Eberstadt speculates that the decline of fatherhood has accelerated the decline of religion (loss of God the Father) and patriotism (love of the father-land and respect for the Founding Fathers), dubbing this the “threefold crisis of paternity.” Deborah Savage laments: “they have been left alone in a cosmos with nothing to guide them, not even a firm grasp of what constitutes their basic humanity, and no means of finding the way home.”
Fatherlessness results not only in aimlessness, but also anger and resentment. This is the rage fueling the destruction not only statues of Confederate fathers, “but of Founding Fathers and town fathers and city fathers and anything else that looks like a father, period.”
Police officers certainly fit this category as well, be they male or female, black or white. Since the death of George Floyd and even before, they have been subject to countless brutal attacks and assassinations. Recent demands that we deploy social workers to the scenes of conflicts instead of police may be tantamount to “keeping Dad out of it and letting Mom handle it.”
In our schools, offending students are offered seemingly endless “second chances” by well-meaning teachers, counselors, and administrators. While zero-tolerance policies represent a likewise undesirable extreme, the lack of consequences is also destructive — to both the bullies and the collective, who must put up with their ongoing misbehavior.
Sometimes kids need a cookie and a hug and to be told everything will be okay. Other times they need to be challenged and disciplined and made to take responsibility. Usually (but not always) mom is the “good cop” to dad’s “bad cop.” In the memoir now movie Hillbilly Elegy, it was J.D. Vance’s grandma (“mamaw”) who stepped into the role of father.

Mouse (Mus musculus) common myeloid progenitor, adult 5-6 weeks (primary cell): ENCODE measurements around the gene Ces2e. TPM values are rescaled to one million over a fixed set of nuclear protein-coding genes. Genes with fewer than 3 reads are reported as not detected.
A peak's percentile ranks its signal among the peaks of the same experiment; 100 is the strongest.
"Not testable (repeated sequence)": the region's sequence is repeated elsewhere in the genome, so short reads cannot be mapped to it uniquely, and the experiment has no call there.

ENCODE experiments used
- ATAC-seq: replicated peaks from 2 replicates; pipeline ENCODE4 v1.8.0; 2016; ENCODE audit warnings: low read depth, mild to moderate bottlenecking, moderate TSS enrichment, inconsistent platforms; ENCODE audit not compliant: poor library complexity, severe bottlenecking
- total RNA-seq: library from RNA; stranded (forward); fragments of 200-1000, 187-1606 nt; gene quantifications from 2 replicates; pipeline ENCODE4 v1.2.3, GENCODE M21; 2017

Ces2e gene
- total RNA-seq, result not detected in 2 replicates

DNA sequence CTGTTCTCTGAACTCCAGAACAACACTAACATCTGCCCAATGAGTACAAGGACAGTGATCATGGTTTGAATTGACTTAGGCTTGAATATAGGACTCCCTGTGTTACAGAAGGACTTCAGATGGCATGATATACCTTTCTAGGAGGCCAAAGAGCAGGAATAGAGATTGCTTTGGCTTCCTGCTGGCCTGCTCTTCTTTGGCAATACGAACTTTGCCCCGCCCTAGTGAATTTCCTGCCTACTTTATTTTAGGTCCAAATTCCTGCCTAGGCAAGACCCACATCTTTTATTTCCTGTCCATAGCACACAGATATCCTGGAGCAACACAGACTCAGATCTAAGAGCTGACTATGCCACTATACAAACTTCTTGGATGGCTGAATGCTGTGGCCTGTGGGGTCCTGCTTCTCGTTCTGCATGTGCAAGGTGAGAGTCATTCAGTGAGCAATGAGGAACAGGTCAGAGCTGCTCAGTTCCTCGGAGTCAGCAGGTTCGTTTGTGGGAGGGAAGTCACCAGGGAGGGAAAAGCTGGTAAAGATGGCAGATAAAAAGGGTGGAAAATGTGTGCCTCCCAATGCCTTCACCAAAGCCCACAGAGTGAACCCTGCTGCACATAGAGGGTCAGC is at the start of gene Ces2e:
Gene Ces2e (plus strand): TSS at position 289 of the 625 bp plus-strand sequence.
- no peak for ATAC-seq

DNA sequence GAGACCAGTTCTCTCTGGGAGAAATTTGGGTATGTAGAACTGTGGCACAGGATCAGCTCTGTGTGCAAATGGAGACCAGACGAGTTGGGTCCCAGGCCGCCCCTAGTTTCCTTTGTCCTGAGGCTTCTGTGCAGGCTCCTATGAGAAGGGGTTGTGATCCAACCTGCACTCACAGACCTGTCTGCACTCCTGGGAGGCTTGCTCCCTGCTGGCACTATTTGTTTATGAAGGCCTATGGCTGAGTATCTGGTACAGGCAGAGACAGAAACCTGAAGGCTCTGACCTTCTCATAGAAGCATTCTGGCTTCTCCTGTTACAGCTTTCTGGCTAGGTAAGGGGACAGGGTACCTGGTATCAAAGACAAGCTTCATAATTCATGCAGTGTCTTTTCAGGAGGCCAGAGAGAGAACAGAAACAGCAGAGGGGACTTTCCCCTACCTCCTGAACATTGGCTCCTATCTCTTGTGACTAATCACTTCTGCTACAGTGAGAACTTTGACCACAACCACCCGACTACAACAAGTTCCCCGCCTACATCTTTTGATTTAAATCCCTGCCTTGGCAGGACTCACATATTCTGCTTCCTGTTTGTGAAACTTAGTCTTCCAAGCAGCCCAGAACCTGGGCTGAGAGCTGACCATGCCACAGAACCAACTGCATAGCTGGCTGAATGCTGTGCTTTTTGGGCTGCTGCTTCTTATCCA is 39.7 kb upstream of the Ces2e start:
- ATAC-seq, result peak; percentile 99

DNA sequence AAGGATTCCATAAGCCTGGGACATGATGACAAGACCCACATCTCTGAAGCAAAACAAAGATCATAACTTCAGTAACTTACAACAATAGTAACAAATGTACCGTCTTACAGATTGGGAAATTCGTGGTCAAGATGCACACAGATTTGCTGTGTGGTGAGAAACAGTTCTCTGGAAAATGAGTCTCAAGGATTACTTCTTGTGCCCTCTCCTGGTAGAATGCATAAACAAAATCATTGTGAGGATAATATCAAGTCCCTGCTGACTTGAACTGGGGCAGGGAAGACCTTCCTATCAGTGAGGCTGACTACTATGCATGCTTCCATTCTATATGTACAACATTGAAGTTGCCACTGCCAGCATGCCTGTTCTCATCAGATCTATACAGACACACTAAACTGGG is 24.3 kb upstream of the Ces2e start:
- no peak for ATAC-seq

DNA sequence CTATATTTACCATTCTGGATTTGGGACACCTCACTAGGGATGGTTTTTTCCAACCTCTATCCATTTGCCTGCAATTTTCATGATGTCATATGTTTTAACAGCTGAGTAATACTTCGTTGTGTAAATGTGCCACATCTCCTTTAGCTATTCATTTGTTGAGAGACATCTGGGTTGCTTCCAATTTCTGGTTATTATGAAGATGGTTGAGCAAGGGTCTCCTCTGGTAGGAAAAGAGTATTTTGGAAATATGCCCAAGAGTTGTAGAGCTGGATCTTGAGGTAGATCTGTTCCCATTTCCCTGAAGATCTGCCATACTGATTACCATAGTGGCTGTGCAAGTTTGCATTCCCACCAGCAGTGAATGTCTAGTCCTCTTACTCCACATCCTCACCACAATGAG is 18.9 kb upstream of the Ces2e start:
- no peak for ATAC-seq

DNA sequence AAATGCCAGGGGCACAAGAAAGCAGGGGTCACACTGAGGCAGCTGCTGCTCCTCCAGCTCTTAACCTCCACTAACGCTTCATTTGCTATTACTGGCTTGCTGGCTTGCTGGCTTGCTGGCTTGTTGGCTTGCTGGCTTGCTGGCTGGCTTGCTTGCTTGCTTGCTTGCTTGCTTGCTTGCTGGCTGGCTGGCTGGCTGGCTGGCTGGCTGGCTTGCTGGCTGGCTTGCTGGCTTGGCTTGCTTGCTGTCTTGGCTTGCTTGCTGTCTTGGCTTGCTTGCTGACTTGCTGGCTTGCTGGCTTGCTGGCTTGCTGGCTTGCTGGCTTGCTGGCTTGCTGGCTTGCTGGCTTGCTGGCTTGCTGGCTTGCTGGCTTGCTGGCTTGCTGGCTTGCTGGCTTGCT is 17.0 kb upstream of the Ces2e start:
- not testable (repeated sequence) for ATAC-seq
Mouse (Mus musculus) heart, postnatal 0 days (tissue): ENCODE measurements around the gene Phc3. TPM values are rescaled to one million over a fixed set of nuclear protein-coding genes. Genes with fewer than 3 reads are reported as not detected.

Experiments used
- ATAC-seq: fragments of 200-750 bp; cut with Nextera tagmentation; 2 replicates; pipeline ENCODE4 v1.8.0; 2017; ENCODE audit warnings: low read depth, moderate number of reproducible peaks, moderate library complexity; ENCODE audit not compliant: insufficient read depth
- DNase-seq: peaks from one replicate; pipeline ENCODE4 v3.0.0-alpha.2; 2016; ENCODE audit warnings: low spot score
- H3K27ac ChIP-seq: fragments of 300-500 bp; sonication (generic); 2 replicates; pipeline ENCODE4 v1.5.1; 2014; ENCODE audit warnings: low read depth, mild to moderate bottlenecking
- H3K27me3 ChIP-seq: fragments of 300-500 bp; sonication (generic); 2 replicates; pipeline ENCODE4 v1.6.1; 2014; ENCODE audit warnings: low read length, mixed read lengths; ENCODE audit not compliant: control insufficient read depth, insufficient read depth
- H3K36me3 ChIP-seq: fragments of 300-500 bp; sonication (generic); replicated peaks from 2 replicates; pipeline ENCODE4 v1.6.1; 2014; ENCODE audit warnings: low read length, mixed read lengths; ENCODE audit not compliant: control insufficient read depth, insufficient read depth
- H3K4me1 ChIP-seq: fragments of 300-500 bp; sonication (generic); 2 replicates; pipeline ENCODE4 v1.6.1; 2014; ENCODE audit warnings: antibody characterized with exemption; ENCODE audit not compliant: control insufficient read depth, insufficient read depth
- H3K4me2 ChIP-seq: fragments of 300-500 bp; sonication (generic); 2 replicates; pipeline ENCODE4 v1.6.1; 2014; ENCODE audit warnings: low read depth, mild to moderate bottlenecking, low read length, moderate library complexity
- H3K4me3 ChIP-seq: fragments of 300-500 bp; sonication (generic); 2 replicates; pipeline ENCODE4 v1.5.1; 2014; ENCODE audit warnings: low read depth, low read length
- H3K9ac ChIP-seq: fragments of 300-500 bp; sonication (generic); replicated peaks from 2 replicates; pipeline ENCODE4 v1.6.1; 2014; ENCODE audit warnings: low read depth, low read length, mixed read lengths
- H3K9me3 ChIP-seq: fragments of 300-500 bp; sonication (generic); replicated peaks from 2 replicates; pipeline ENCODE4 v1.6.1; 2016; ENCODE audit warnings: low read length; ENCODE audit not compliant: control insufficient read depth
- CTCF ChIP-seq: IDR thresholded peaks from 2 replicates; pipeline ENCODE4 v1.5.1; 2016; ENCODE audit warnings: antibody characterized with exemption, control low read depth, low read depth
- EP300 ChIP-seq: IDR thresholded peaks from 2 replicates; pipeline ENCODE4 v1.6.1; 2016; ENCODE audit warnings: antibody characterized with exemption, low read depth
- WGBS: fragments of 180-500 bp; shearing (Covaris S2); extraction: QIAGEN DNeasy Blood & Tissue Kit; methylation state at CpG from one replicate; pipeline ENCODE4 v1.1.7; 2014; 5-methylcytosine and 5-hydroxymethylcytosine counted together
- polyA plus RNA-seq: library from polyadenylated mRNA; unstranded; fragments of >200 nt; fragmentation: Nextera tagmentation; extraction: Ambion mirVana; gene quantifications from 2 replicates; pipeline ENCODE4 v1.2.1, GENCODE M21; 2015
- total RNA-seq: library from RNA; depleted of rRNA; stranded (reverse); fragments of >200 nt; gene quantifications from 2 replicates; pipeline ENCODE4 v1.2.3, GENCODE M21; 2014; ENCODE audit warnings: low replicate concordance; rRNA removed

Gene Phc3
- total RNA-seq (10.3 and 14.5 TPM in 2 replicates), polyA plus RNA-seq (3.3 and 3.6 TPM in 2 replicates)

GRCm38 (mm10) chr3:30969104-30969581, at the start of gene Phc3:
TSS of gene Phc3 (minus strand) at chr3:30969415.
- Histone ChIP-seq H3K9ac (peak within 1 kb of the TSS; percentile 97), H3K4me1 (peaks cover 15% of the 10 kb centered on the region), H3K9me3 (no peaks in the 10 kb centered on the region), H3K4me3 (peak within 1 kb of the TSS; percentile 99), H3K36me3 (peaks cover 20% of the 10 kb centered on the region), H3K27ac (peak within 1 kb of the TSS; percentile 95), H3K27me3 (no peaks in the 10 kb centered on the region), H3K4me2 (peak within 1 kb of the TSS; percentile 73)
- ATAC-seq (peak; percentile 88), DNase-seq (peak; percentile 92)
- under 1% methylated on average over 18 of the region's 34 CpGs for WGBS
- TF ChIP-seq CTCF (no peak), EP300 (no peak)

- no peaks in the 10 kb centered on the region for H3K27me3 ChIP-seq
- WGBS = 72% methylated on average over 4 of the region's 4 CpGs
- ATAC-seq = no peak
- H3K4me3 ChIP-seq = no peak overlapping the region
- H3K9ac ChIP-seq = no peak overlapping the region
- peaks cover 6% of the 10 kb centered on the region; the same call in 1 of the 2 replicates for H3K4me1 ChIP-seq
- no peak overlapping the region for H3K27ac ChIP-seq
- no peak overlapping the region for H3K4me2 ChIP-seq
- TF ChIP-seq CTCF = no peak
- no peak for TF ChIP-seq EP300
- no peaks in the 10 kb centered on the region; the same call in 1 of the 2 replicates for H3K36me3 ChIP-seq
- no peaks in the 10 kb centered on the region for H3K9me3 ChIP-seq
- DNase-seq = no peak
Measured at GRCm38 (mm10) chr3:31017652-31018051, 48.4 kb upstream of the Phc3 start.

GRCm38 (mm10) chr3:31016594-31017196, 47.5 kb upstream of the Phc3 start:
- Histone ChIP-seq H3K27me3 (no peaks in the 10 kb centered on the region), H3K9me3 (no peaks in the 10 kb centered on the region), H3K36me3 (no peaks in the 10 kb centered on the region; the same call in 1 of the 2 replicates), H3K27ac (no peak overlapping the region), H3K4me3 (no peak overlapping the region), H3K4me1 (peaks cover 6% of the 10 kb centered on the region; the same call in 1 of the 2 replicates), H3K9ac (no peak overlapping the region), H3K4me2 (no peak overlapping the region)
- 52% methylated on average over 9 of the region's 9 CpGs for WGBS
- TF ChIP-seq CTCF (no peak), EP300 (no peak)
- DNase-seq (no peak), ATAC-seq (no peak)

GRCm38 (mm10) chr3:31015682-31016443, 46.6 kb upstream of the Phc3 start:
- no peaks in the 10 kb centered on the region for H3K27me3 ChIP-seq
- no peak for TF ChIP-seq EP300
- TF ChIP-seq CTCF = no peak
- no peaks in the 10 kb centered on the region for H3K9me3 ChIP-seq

Many people – but especially young men – are desperate for someone to demand more of them, not less; to insist that they clean their room, stand up straight with their shoulders back, and take some damned responsibility, bucko! How else can we explain the phenomenon of Jordan Peterson, best-selling author of Twelve Rules for Life? People don’t just want hugs and cookies, they want rules! And rules tend to come from Dad.
The sad truth is that even kids being raised in homes with their biological fathers are often missing out on just such “tough love” and guidance. It is within the maternal instinct to shelter one’s children from physical harm. Fathers understand somehow intuitively that children need to roughhouse and wrestle, even if it means getting hurt. But they are often overruled.
Considering the evidence presented in The Coddling of the American Mind, it would seem mothers are getting their way more of the time. Children are no longer allowed the same kind of free play and structured risk-taking enjoyed by previous generations. While this approach has resulted in fewer accidental deaths, it has also led to rising anxiety and diminishing self-reliance. Earlier generations of college students once protested for more free speech; now they demand trigger warnings and safe spaces.